Turkey to burn pistachio shells for biogas to power new city
Burning pistachio shells would produce biogas to heat new eco-city
Pistachios are already a key ingredient in Turkish baklava, but the country may now have found a new way to exploit the nuts known as "green gold" - by using their shells to heat a new eco-city.
Officials are examining plans to build the country's first ecological city, with buildings heated by burning pistachio shells.
And there can be few better locations for such a project than Gaziantep - the southeastern region close to the Syrian border which produces thousands of tonnes of the nut every year.
"Gaziantep's potential in pistachio production is known, as well as its considerable amount of pistachio shells waste," said Seda Muftuoglu Gulec, a municipal green building expert.
"We are planning to obtain biogas, a kind of renewable energy, from burning pistachio shells."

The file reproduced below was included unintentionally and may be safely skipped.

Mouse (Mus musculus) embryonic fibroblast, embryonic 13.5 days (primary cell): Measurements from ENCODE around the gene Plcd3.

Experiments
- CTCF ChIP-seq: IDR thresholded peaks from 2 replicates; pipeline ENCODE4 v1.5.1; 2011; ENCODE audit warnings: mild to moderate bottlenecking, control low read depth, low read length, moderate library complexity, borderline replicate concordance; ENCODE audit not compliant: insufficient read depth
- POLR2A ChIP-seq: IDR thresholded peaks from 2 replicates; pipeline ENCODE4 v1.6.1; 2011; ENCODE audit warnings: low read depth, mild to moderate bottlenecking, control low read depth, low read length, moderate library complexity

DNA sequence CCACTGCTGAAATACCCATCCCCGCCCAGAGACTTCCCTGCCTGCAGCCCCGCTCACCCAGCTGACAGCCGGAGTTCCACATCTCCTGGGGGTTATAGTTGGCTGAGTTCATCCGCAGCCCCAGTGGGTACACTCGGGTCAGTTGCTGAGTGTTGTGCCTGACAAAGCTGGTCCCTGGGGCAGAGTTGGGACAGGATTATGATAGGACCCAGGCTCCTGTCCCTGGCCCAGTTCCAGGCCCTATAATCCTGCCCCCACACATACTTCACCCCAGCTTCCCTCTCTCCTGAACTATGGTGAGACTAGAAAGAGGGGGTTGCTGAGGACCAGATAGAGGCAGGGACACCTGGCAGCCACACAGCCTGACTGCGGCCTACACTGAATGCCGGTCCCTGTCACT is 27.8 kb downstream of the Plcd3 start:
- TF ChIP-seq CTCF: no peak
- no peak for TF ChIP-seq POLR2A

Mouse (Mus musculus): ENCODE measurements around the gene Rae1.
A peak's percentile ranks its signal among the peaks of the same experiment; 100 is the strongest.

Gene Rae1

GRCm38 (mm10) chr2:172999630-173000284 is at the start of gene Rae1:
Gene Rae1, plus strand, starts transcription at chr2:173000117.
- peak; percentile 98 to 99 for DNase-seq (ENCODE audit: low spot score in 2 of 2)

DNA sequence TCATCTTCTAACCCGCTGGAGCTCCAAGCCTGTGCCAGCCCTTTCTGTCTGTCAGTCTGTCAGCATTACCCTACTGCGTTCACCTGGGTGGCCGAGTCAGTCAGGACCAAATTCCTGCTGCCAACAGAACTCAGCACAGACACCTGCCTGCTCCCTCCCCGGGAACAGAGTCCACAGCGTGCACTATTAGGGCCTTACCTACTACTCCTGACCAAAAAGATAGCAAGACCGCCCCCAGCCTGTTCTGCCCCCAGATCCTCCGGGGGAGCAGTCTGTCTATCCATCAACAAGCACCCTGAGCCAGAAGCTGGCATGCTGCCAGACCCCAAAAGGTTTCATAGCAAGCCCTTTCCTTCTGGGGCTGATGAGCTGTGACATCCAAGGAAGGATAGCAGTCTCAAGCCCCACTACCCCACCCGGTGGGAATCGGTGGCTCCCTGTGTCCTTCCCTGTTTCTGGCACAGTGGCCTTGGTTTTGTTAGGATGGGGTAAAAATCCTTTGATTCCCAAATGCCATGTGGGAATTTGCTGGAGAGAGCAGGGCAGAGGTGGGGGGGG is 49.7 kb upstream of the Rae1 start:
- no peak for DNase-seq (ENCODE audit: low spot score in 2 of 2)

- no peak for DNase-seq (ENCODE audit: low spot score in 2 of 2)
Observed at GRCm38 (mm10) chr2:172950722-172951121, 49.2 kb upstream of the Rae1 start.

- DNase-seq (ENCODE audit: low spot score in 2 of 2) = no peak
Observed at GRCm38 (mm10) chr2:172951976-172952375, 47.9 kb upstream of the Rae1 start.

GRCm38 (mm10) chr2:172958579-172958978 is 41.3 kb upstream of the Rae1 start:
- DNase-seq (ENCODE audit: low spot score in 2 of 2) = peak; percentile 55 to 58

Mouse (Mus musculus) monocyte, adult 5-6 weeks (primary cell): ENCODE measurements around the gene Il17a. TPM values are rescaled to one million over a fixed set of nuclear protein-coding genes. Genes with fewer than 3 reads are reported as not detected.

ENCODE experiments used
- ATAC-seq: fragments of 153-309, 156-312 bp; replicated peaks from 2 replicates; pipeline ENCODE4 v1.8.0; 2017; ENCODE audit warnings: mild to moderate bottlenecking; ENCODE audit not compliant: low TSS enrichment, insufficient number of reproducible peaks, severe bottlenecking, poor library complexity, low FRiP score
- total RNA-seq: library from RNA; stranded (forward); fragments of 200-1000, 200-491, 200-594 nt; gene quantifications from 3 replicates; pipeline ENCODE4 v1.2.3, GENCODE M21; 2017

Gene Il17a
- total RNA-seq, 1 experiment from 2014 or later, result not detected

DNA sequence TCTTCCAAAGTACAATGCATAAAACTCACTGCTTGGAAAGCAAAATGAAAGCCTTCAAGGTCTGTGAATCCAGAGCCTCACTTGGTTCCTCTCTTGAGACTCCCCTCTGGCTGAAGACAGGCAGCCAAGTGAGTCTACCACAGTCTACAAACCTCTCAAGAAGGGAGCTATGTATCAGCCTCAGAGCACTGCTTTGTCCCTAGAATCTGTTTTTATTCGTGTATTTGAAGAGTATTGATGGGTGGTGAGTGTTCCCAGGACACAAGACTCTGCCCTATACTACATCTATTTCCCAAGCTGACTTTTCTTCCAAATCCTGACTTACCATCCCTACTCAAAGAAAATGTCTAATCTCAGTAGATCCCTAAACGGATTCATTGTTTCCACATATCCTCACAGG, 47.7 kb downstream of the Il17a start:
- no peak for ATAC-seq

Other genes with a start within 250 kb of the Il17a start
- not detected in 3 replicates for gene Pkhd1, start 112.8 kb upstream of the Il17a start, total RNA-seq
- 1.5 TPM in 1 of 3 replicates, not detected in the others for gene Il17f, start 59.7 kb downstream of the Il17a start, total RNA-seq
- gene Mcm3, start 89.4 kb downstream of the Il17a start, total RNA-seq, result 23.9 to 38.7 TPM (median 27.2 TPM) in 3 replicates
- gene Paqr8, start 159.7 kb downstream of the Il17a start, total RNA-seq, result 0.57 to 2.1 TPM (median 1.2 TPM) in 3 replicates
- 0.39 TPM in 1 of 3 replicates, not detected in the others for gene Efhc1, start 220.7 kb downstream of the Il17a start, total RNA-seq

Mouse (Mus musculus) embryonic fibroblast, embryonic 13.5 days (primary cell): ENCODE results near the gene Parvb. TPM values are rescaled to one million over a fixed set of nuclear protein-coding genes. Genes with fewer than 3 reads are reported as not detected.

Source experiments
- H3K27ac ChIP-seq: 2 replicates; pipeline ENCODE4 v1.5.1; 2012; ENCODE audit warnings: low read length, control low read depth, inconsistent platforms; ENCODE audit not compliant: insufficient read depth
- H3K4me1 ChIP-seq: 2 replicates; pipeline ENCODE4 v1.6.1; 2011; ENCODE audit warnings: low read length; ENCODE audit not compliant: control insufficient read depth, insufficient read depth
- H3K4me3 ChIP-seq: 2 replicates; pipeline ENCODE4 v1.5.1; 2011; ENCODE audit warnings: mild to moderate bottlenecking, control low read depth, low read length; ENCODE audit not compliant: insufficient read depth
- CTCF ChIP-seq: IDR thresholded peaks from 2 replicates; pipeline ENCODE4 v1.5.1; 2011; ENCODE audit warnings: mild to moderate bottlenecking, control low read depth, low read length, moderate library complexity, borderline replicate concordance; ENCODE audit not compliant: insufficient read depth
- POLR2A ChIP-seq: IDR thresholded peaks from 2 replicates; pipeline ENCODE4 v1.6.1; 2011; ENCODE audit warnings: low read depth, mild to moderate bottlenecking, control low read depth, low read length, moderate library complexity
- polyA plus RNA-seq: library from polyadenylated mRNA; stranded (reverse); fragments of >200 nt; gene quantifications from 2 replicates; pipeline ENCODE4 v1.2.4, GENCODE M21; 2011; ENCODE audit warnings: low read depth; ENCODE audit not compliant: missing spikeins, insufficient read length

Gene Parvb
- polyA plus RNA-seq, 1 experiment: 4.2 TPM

The pistachio-heated city would encompass 3,200 hectares, and house 200,000 people. It would be 11 kilometres from the province's capital city, also named Gaziantep.
If the project bears fruit, pistachio shells formerly regarded as waste could become a new form of energy.
Turkey is one of the world's biggest producers of pistachios, along with Iran, the US and Syria, according to the UN's Food and Agriculture Organisation.
Last year, it exported 6,800 tonnes of the nut, generating US$80 million in income, up from 4,010 tonnes and US$50 million in 2010.
Gaziantep alone exported 4,000 tonnes last year.
A pilot project for the new city will run in a 55-hectare area, before rolling out across the entire city if successful.
The potential of pistachio shells was first uncovered by French environmental engineering company Burgeap, which reported last year that the local variety known as antep was the most feasible source of energy in the region.
Burgeap said as much as 60 per cent of the area's heating could be met from renewable energy resources.
The project is still pending approval from local authorities.
While Gulec declined to provide a firm timeline, she said that if officials at the municipal level reached an agreement - and if private land owners were convinced - it would be implemented in a "very short period of time".